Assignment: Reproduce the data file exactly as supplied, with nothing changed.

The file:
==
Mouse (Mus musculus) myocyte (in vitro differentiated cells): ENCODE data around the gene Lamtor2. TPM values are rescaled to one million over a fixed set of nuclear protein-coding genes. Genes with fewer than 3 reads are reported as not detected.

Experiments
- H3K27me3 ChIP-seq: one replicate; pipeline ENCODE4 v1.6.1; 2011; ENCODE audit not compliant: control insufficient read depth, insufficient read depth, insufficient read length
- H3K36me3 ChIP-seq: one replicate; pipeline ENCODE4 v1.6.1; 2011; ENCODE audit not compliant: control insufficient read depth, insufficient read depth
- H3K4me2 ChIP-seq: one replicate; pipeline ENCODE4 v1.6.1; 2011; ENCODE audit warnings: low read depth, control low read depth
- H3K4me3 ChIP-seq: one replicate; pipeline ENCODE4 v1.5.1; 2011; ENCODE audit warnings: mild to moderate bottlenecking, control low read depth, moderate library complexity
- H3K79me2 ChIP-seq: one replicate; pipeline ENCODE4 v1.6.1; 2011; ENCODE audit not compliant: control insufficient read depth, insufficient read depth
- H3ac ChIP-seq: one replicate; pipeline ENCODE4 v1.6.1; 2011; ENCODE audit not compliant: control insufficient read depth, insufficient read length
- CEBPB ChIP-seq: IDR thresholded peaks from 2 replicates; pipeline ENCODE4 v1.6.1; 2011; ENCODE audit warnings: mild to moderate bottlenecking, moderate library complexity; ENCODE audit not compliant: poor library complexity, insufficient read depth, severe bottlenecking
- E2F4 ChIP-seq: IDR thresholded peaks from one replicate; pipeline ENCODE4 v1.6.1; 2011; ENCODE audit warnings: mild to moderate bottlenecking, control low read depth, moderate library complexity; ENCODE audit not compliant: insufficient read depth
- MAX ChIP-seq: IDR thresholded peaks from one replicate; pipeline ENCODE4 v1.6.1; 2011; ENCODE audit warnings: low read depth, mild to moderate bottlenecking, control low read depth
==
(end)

Mouse (Mus musculus) myocyte (in vitro differentiated cells): ENCODE data around the gene Lamtor2. TPM values are rescaled to one million over a fixed set of nuclear protein-coding genes. Genes with fewer than 3 reads are reported as not detected.

Experiments
- H3K27me3 ChIP-seq: one replicate; pipeline ENCODE4 v1.6.1; 2011; ENCODE audit not compliant: control insufficient read depth, insufficient read depth, insufficient read length
- H3K36me3 ChIP-seq: one replicate; pipeline ENCODE4 v1.6.1; 2011; ENCODE audit not compliant: control insufficient read depth, insufficient read depth
- H3K4me2 ChIP-seq: one replicate; pipeline ENCODE4 v1.6.1; 2011; ENCODE audit warnings: low read depth, control low read depth
- H3K4me3 ChIP-seq: one replicate; pipeline ENCODE4 v1.5.1; 2011; ENCODE audit warnings: mild to moderate bottlenecking, control low read depth, moderate library complexity
- H3K79me2 ChIP-seq: one replicate; pipeline ENCODE4 v1.6.1; 2011; ENCODE audit not compliant: control insufficient read depth, insufficient read depth
- H3ac ChIP-seq: one replicate; pipeline ENCODE4 v1.6.1; 2011; ENCODE audit not compliant: control insufficient read depth, insufficient read length
- CEBPB ChIP-seq: IDR thresholded peaks from 2 replicates; pipeline ENCODE4 v1.6.1; 2011; ENCODE audit warnings: mild to moderate bottlenecking, moderate library complexity; ENCODE audit not compliant: poor library complexity, insufficient read depth, severe bottlenecking
- E2F4 ChIP-seq: IDR thresholded peaks from one replicate; pipeline ENCODE4 v1.6.1; 2011; ENCODE audit warnings: mild to moderate bottlenecking, control low read depth, moderate library complexity; ENCODE audit not compliant: insufficient read depth
- MAX ChIP-seq: IDR thresholded peaks from one replicate; pipeline ENCODE4 v1.6.1; 2011; ENCODE audit warnings: low read depth, mild to moderate bottlenecking, control low read depth